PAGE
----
By 1757 the Jersey Blues were re-mustered and assigned to Fort William Henry where they comprised one third of its garrison. In July about 150 were taken as POWs while another 50 died during the battle of Sabbath Day Point on the northern part of Lake George. The 100 men who escaped that day returned to William Henry to join the 200 others who remained in garrison. A short few weeks later those 300 were again attacked by Montcalm which was immortalized in the book and movie "The Last of the Mohicans". Most in the general public have no idea that the Jersey troops were present or what they experienced. Importantly, the unit continued to include several Native Americans from the province who experienced harsh consequences following the fort's capitulation.

In 1758 the unit was again re-mustered and engaged in the attack of French Fort Carrilon, where Montcalm was able to repel a massive British force. Several Jersey Blues were killed in action. A part of the unit was later engaged in the successful taking of the strategic French outpost, Fort Frontenac, on Lake Ontario.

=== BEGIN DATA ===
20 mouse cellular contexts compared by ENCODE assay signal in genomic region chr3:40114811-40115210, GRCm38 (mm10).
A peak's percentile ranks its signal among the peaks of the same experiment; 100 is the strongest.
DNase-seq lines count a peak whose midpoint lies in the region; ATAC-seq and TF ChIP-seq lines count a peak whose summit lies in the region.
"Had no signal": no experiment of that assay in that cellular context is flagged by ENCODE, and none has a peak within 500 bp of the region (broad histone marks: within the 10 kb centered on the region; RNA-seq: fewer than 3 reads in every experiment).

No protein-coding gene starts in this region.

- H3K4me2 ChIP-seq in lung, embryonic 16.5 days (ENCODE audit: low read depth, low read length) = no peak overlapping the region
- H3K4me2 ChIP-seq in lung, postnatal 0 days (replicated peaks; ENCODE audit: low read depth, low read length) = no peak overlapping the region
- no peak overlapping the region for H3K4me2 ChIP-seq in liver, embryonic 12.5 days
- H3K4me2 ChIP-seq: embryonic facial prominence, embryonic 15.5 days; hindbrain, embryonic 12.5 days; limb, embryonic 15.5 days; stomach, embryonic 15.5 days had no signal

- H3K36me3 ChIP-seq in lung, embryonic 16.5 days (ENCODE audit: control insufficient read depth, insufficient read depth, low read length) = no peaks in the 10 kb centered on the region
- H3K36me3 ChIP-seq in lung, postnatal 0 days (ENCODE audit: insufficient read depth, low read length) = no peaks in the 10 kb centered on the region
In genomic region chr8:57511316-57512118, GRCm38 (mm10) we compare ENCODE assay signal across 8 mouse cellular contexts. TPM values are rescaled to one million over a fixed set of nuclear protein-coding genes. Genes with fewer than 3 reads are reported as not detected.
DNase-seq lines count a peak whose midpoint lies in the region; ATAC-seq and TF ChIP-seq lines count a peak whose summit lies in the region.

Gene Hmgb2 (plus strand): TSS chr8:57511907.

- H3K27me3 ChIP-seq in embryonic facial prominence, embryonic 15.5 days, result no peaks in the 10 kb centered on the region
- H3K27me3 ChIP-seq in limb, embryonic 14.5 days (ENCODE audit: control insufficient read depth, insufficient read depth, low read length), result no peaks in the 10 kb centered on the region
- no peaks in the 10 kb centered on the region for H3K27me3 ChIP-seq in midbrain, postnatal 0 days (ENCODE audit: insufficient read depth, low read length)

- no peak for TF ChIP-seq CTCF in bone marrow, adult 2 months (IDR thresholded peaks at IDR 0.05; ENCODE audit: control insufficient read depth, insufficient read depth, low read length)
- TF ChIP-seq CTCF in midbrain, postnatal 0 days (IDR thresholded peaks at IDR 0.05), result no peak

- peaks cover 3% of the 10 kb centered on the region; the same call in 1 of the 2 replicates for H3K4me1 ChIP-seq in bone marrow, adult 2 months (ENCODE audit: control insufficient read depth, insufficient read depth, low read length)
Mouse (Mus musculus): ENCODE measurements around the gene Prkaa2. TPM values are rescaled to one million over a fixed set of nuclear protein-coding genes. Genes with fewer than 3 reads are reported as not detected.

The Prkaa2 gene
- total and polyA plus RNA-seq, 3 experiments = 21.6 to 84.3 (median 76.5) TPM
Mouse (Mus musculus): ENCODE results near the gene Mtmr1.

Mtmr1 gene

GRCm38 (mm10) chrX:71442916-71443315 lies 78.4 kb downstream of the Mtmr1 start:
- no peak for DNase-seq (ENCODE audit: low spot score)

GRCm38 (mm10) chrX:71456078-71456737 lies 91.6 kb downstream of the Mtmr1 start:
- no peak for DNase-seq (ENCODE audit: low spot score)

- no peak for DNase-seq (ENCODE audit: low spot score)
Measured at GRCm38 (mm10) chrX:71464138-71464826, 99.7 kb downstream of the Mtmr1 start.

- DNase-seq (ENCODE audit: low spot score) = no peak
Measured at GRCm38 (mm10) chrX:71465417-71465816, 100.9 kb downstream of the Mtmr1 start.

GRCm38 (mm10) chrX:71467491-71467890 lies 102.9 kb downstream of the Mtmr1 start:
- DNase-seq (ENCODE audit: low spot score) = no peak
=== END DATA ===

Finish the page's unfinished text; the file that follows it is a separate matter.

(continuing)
By 1759 they were again on the N.Y. frontier, when a small party was ambushed by Indians allied with the French near Lake George of July 2, 1759. "16 of the Jersey Blues were sent without the camp to gather a little brush for the General's Baker, but were not an hour gone before they were surprised in sight of the camp by a party of the enemy, consisting of about 240, who killed and scalped six, wounded two, took four prisoners, and only four of the whole party escaped. They shewed themselves plainly to the whole Army after they got the scalps, gave a hollow, and then made off to their Battoes, which were not more than two miles from the Head of the Lake. A large party was ordered out after them, but in vain. They butchered our people in a most shocking manner, by cutting pieces of flesh out of their necks, thighs and legs" - New York Mercury